Attorney Brian Bouffard (left), accompanied by U.S. Navy Lt. Cmdr. Aaron Shephard and U.S. Air Force Maj. Jason Cordova, speaks with reporters after the second day of an arraignment hearing for his client, Mohammed bin Lep, in Naval Station Guantanamo Bay, Cuba, Aug. 31, 2021. [Alex Brandon/AP]

Last week, bin Amin and bin Lep pleaded guilty to murder, conspiracy and three other charges.

Christine Funk, the lead attorney for bin Amin, said the worst thing he ever did was take money in December 2002 – two months after the Oct. 12 bombings – to hide conspirators. That conspiracy led to the pleas on murder and four other charges.

“You become responsible for everyone’s actions,” she said.

She acknowledged the victims’ suffering while pleading her case for bin Amin.

“Because we believe the pain of the victims can co-exist with the rights of the defendant,” she told the panel.

Funk, who wears a headscarf in court in deference to her Muslim client, discussed the torture he claims he was subjected to following his arrest in Thailand and during his time at the CIA black site. She used a few of his sketches presented in court on Thursday to show torture, including waterboarding.

She also released details from a report by expert Hawthorne Smith, who has worked with survivors of torture and human rights abuses for nearly three decades. He found bin Amin suffered from complex PTSD.

“[H]e indicates that Mr. bin Amin has endured symptoms of re-experiencing, such as trauma-related nightmares, sometimes three to four times a week; insomnia and other sleep disturbances; and intrusive thoughts,” Funk said.

A detainee is led by military police to be interrogated at Camp X-Ray, at the U.S. Naval Base in Guantanamo Bay, Cuba, Feb. 6, 2002. [Lynne Sladky/AP file photo]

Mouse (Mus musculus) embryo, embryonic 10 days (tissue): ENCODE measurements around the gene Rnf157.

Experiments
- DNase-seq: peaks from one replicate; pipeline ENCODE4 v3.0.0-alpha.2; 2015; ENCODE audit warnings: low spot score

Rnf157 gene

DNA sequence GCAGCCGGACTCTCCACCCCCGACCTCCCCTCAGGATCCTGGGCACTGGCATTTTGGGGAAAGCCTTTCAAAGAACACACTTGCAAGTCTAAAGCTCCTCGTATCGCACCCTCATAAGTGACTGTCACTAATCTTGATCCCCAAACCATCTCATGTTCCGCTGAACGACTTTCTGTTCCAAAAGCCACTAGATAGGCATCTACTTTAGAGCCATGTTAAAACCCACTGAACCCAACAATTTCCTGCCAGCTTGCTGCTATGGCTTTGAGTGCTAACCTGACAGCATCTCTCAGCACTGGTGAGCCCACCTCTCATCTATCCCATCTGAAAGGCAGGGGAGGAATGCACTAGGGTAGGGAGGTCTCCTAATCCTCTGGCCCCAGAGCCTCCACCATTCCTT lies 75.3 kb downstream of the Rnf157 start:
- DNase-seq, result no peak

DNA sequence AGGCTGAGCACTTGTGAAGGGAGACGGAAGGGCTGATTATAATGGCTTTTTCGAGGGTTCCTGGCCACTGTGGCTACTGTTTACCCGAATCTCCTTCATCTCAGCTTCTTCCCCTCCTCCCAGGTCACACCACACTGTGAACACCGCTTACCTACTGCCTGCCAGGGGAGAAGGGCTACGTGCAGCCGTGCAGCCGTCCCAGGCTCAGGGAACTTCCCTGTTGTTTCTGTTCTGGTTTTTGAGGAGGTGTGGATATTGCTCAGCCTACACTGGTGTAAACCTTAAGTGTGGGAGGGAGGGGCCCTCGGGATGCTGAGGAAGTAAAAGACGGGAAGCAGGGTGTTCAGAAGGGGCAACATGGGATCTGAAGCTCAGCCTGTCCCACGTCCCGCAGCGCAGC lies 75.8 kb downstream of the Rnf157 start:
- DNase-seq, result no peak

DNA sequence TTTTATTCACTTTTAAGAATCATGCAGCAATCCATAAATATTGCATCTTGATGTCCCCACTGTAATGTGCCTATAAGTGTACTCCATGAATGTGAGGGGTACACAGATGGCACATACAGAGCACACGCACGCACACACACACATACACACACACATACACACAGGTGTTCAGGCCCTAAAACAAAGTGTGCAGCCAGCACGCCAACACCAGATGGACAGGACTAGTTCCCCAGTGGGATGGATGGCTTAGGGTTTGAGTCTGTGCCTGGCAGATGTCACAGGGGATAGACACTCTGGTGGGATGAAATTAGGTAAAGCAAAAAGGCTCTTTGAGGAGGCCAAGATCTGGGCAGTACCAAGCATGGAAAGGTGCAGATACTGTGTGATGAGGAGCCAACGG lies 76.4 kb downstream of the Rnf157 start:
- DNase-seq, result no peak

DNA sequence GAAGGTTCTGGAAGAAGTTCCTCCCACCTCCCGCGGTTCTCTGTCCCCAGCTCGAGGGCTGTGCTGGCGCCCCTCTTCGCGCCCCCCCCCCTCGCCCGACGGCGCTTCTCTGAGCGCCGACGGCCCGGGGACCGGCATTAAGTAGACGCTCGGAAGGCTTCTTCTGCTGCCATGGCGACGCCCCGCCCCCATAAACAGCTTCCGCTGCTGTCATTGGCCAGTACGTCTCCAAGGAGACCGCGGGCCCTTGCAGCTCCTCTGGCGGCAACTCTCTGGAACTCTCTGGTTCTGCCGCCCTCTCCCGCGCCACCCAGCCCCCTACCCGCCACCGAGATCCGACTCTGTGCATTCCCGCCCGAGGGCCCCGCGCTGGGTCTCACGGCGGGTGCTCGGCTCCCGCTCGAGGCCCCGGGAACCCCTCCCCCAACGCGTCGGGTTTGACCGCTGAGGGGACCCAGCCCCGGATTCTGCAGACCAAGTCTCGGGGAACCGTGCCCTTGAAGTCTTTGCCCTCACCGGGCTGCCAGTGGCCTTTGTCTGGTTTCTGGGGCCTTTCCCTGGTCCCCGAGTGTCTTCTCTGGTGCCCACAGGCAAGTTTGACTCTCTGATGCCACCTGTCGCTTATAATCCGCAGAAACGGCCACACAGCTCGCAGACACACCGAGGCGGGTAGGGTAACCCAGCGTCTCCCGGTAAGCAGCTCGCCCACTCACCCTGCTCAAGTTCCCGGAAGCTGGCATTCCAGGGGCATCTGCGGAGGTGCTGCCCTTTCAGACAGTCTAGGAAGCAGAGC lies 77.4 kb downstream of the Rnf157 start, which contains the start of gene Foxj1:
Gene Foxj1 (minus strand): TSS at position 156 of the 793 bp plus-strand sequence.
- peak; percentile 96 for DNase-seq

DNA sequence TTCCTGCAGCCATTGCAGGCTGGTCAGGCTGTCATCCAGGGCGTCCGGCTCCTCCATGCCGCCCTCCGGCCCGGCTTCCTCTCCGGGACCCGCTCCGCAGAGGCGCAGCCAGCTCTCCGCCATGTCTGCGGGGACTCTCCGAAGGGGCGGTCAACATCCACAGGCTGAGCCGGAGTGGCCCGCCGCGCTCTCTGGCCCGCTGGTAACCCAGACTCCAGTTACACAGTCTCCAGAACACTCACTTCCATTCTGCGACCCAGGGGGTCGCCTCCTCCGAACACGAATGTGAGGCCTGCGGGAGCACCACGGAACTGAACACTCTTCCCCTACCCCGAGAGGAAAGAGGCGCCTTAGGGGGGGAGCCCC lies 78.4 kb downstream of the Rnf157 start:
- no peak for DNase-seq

She spoke about bin Amin’s effort to change and the possibility that he be rehabilitated.

Bin Lep attorney Brian Bouffard told the court that his client did provide support to bombing conspirators and has taken responsibility for his actions.

“He is not here to call himself a victim,” Bouffard said, adding bin Lep is not asking for mercy,

He said bin Lep offered prayers as he listened to the survivors’ testimony on Wednesday while adding that those efforts changed nothing in terms of the crime.

Bouffard also said that bin Lep had moved past the torture he suffered while in custody and has cooperated with investigators.

In this photo reviewed by U.S. military officials, flags fly at half-staff at Camp Justice in Guantanamo Bay Naval Base, Cuba, Aug. 29, 2021. [Alex Brandon/AP]

Brig. Gen. Jackie Thompson, chief counsel for the Military Commissions Defense Council, expressed hope that guilty pleas and subsequent sentencings of bin Amin and bin Lep would bring closure to the victims and their families.

Thompson, who watched the proceedings from the hearing room at the rear of the court, delivered a statement to BenarNews where he noted that the 20-year delay in bringing the men to justice was “extremely distressing and frustrated the desire of everyone for accountability and justice.”

Thompson, who is in charge of the military’s defense attorneys, noted that 30 prisoners remain detained at the Guantanamo Bay prison, including 16 who have been cleared for release or transfer.

“The time for repatriating or transferring the cleared men is now,” he said in the statement.

“A country that respects the rule of law can and should do better than this.”


Add your comment by filling out the form below in plain text. Comments are approved by a moderator and can be edited in accordance with RFAs Terms of Use. Comments will not appear in real time. RFA is not responsible for the content of the postings. Please, be respectful of others' point of view and stick to the facts.